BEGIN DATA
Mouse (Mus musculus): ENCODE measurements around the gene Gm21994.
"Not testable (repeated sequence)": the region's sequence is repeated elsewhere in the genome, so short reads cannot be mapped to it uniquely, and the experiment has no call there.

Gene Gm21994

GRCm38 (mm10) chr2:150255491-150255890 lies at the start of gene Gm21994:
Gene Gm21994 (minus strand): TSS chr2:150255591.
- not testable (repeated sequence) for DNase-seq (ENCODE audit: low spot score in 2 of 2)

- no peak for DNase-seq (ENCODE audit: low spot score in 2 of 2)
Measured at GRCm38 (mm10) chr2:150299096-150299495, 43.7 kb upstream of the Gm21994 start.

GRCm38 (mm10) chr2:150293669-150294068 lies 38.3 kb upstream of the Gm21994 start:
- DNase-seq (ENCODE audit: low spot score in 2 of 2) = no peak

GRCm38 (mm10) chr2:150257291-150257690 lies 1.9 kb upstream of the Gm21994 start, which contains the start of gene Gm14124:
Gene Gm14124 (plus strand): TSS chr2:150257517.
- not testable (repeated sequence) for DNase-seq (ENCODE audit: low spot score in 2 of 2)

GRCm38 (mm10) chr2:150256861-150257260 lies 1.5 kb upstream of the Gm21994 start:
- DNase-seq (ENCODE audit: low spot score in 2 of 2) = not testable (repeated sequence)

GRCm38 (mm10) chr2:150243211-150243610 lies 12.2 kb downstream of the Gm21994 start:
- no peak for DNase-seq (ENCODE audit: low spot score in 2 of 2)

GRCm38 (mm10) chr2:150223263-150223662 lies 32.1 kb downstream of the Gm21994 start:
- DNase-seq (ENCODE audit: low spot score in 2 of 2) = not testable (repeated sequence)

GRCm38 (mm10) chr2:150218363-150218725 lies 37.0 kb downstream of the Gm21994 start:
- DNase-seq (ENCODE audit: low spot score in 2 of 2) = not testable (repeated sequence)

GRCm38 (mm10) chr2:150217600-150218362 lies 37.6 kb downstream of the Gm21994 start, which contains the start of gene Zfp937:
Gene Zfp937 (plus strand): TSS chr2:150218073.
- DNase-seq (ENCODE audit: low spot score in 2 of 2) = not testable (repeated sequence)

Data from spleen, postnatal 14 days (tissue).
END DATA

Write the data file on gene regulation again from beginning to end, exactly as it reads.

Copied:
Mouse (Mus musculus): ENCODE measurements around the gene Gm21994.
"Not testable (repeated sequence)": the region's sequence is repeated elsewhere in the genome, so short reads cannot be mapped to it uniquely, and the experiment has no call there.

Gene Gm21994

GRCm38 (mm10) chr2:150255491-150255890 lies at the start of gene Gm21994:
Gene Gm21994 (minus strand): TSS chr2:150255591.
- not testable (repeated sequence) for DNase-seq (ENCODE audit: low spot score in 2 of 2)

- no peak for DNase-seq (ENCODE audit: low spot score in 2 of 2)
Measured at GRCm38 (mm10) chr2:150299096-150299495, 43.7 kb upstream of the Gm21994 start.

GRCm38 (mm10) chr2:150293669-150294068 lies 38.3 kb upstream of the Gm21994 start:
- DNase-seq (ENCODE audit: low spot score in 2 of 2) = no peak

GRCm38 (mm10) chr2:150257291-150257690 lies 1.9 kb upstream of the Gm21994 start, which contains the start of gene Gm14124:
Gene Gm14124 (plus strand): TSS chr2:150257517.
- not testable (repeated sequence) for DNase-seq (ENCODE audit: low spot score in 2 of 2)

GRCm38 (mm10) chr2:150256861-150257260 lies 1.5 kb upstream of the Gm21994 start:
- DNase-seq (ENCODE audit: low spot score in 2 of 2) = not testable (repeated sequence)

GRCm38 (mm10) chr2:150243211-150243610 lies 12.2 kb downstream of the Gm21994 start:
- no peak for DNase-seq (ENCODE audit: low spot score in 2 of 2)

GRCm38 (mm10) chr2:150223263-150223662 lies 32.1 kb downstream of the Gm21994 start:
- DNase-seq (ENCODE audit: low spot score in 2 of 2) = not testable (repeated sequence)

GRCm38 (mm10) chr2:150218363-150218725 lies 37.0 kb downstream of the Gm21994 start:
- DNase-seq (ENCODE audit: low spot score in 2 of 2) = not testable (repeated sequence)

GRCm38 (mm10) chr2:150217600-150218362 lies 37.6 kb downstream of the Gm21994 start, which contains the start of gene Zfp937:
Gene Zfp937 (plus strand): TSS chr2:150218073.
- DNase-seq (ENCODE audit: low spot score in 2 of 2) = not testable (repeated sequence)

Data from spleen, postnatal 14 days (tissue).